MTU Aero Engines has ambitious plans: “We are currently pressing on with additive manufacturing, giving its further development top priority in numerous technology projects and technology funding programs,” explains Chief Operating Officer Wagner. The aim is to explore new designs, new components, and new materials. As part of Clean Sky, the largest technology initiative ever launched in Europe, MTU is currently working on a seal carrier manufactured using additive processes. The inner ring with an integral honeycomb structure will be installed in the high-pressure compressor and contribute to improving clearance control, and hence to increasing efficiency. Additional components, such as bearing housings, brackets and struts, will follow. Other aims are to further enhance the process monitoring system and improve the surface finish.


Satair makes strategic investment to boost UK-operations

Satair’s UK operation has benefited from a multi-million pound investment programme, resulting in the opening of a brand new facility close to London’s Heathrow Airport. The new facility, at Space Waye, North Feltham Trading Estate, became fully operational on March 19 and has six times the area and 11 times the cubic capacity of the previous Heston, Middlesex, facility which Satair had occupied for almost 30 years.

Currently Satair services some 7,500 aircraft batteries a year making it one of the world’s largest commercial aircraft battery servicing operations with a top-ranking reputation for quick lead times, quality, safety and the market confidence that comes from a strong heritage and pedigree of over 50 years.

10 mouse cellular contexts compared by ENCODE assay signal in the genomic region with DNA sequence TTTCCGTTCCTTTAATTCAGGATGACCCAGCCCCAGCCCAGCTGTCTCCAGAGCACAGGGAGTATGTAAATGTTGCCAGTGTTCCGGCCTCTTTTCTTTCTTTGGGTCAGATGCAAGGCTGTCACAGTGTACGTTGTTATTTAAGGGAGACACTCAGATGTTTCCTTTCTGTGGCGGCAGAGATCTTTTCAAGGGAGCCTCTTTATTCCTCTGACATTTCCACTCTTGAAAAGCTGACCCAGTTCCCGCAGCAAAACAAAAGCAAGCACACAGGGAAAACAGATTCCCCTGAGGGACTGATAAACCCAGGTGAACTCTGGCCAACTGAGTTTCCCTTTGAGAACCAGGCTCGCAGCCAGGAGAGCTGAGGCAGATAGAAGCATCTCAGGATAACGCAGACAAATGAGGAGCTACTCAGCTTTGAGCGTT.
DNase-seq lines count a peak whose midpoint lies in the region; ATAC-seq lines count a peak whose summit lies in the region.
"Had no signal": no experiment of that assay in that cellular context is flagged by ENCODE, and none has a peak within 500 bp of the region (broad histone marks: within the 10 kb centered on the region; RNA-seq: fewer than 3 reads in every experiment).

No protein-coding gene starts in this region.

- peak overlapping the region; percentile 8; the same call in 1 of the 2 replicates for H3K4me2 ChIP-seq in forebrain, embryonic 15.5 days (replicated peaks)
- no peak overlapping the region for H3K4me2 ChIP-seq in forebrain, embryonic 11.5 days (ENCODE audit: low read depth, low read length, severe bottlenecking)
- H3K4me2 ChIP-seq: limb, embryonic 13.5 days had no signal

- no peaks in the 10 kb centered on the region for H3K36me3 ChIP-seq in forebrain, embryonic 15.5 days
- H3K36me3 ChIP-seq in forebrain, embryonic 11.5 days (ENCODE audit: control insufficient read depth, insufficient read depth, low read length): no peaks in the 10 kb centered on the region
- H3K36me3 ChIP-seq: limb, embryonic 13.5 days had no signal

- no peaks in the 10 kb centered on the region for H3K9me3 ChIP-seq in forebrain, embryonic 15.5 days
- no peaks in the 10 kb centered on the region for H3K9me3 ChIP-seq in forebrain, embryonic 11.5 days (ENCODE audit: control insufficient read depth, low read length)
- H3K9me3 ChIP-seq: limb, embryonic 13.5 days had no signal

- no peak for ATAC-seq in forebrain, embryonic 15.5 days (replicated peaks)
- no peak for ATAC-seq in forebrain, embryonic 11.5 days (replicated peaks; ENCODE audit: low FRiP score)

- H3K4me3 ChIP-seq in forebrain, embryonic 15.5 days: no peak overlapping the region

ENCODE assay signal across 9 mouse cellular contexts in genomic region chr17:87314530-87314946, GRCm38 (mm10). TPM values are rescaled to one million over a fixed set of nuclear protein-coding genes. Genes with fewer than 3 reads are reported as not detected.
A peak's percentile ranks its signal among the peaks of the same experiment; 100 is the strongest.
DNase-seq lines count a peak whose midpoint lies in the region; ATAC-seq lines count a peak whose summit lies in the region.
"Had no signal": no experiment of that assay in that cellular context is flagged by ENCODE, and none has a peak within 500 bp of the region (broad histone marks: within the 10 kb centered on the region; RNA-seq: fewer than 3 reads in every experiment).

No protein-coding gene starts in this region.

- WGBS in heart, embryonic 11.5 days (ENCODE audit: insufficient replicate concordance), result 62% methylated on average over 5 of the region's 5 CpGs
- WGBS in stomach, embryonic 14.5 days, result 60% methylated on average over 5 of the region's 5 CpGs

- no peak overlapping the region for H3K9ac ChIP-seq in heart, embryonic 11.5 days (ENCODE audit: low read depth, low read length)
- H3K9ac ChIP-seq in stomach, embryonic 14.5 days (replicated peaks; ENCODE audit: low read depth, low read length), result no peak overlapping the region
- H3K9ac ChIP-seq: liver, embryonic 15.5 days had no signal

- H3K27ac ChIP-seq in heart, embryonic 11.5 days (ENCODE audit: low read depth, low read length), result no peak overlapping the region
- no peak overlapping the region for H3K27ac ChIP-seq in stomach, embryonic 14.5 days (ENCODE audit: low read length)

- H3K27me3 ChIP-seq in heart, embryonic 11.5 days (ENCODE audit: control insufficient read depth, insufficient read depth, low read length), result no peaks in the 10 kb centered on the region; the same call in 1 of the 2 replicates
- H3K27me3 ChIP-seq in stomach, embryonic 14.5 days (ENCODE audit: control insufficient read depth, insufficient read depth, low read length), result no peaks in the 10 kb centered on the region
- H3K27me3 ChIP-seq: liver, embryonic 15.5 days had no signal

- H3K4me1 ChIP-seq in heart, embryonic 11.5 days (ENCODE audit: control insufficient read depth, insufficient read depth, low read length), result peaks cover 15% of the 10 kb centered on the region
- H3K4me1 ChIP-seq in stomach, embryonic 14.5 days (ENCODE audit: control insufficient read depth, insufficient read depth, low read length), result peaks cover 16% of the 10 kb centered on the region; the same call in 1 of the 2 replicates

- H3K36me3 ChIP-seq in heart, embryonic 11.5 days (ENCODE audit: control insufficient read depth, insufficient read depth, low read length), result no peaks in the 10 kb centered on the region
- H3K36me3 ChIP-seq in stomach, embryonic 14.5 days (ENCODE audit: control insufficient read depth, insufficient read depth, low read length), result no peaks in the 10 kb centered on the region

Some 180 customers, ranging from international scheduled airlines, charter carriers, large low-cost airlines and regional airlines to MRO companies, helicopter owners, business jets and private aircraft owners have their batteries serviced by Satair UK.

The business is also one of the world’s largest aviation battery distributors, representing the top five battery manufacturers – ACME, Concorde, Hawker Enersys, Marathon Norco Aerospace and Saft.

The increased warehousing and workshop space at Space Waye gives opportunities for expanded capabilities according to Jon Ravenhall, Managing Director Satair UK and Head of Operations Repair Europe (UK). He said: “It is also our intention to widen the scope of our offering to the market. Being a key part of the Operations Repair Group within Satair, we plan to offer electrically-based product repairs, particularly for Airbus proprietary parts. We are working very closely with our Satair and Airbus colleagues in determining a wide range of stocked parts all of which have significant UK demand and we have a development plan for this year and 2019 for both warehousing and repairs.”

Air BP expands network with six new locations in Africa

Air BP, the international aviation fuel products and services supplier has collaborated with Vivo Energy to grow its network in Africa adding six new locations: Sir Seewoosagur Ramgoolam International Airport (MRU), Abidjan-Felix-Houphouet-Boigny International Airport (ABJ), Nelson Mandela International (RAI), Sal International Airport (SID), Agadir – Al Massira Airport (AGA) and Marrakesh – Menera Airport (RAK).

Effective immediately, Air BP general and commercial aviation customers can refuel at the new locations in Ivory Coast, Morocco, Cape Verde and Mauritius.




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Technical Aspects of a Leased Asset 2018
June 5, 2018 – Jury’s Inn Hotel, Prague

Maintenance Reserves Seminar 2018
June 6, 2018 – Jury’s Inn Hotel, Prague

Engine Leasing Seminar
September 18, 2018 – Copthorne Tara Hotel, Kensington, London, UK

Transactional Support & Risk Management Seminar, London
September 19, 2018 – Copthorne Tara Hotel, Kensington, London, UK

Aircraft Economic Life Summit 2018
November 20, 2018 – Gibson Hotel, Dublin, Ireland